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Durham University

Postgraduate Module Handbook 2021/2022

Archive Module Description

This page is for the academic year 2021-22. The current handbook year is 2022-23

Department: History

HIST45530: Writing the medieval and early modern past

Type Open Level 4 Credits 30 Availability Available in 2021/22

Prerequisites

  • None

Corequisites

  • • HIST45430 Writing the medieval and early modern past

Excluded Combination of Modules

  • None

Aims

  • To introduce students to a range of key themes, approaches, ideas, movements and institutions for the interdiciplinary study of the medieval and early modern periodss.
  • To introduce students to ways of examining change and continuity over the longue durée.
  • To enable students to develop advanced skills in analysing and using a variety of different types of approach for the medieval and early modern periods.
  • To enable students to develop essential research skills for the successful completion of an MA programme in medieval and early modern studies, and in particular to develop the skills and knowledge necessary to design and complete a dissertation.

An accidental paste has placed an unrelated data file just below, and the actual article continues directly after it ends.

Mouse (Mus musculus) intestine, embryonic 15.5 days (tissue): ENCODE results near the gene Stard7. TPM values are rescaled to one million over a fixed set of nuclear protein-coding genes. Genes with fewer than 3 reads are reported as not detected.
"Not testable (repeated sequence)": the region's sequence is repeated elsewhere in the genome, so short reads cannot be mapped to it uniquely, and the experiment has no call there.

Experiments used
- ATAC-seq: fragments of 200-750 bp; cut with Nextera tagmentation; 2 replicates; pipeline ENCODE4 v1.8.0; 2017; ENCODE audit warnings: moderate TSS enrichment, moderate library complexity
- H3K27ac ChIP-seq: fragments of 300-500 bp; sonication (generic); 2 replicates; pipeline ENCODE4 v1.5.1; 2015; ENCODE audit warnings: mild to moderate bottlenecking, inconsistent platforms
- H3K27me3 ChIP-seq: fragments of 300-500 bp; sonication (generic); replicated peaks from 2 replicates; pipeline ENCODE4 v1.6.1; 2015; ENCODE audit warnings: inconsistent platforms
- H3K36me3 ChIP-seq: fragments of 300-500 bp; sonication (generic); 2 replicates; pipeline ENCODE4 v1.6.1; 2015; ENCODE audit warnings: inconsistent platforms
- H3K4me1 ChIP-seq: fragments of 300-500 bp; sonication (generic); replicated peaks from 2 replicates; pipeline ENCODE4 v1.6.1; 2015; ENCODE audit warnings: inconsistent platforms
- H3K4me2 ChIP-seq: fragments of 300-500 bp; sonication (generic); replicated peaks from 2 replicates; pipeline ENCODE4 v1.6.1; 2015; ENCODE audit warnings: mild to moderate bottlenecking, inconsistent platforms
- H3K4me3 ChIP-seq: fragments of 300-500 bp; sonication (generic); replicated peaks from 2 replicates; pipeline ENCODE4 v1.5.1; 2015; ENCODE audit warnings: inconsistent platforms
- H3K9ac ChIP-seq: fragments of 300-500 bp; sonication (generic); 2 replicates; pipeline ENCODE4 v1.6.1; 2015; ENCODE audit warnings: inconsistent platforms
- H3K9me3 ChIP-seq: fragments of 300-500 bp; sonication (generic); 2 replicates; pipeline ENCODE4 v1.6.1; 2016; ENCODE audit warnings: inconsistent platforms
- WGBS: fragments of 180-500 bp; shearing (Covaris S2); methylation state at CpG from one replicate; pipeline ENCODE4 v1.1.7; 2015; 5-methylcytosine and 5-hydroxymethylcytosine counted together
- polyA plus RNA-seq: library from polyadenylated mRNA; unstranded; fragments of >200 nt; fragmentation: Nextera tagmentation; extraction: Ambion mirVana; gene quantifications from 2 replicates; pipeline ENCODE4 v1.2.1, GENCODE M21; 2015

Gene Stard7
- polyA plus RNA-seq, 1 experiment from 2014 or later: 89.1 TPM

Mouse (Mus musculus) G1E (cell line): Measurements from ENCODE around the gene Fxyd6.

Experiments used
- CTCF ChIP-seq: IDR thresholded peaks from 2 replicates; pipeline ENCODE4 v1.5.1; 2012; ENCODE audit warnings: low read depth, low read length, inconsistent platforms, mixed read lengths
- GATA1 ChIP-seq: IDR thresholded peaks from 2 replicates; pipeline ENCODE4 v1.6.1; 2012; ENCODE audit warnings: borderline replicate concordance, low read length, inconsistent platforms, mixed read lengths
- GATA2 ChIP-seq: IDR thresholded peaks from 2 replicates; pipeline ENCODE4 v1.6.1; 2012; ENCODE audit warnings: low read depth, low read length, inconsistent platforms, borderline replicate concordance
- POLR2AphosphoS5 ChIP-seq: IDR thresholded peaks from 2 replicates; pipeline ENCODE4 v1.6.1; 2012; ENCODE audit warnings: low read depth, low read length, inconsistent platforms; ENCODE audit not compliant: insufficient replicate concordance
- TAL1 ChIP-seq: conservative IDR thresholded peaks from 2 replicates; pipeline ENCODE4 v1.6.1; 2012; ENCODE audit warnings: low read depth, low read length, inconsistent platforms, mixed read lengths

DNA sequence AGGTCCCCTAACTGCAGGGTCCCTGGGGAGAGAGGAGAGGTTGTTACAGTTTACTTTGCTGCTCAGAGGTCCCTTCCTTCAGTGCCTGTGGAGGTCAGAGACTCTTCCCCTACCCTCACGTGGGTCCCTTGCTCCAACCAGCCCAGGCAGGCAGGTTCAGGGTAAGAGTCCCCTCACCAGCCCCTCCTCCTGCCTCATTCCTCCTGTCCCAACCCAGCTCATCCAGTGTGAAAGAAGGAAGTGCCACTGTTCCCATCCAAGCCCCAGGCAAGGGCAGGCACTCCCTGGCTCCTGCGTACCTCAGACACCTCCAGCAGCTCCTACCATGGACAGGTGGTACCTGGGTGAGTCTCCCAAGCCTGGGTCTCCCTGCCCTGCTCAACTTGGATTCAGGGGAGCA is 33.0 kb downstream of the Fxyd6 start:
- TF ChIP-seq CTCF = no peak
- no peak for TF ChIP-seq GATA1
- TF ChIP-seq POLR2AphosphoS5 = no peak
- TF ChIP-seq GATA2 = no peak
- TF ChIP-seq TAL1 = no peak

• To enable students to develop their written and oral communication skills.
  • To study the emergence and development of a range of major issues and approaches in the medieval and early modern periods through focused study of multiple types of evidence.

Content

  • This module focuses on major themes, approaches, key ideas, movements and institutions which are relevant to the study of the medieval and early modern periods, and which can be best explained by close study of change and continuity over a long period of time. These themes will invite interdisciplinary or multidisciplinary approaches, and thus will allow students to develop their skills in bringing together different kinds of evidence for the study of the past.
  • There will be eight fortnightly two-hour seminars, each taught by one or more specialists, with regular contributions from the MA convenor to ensure continuity and coherence. Each seminar will take as its focus a major topic in the study of the medieval and early modern past, and students will be encouraged to focus in on areas within each topic which are of particular relevance to their own research interests.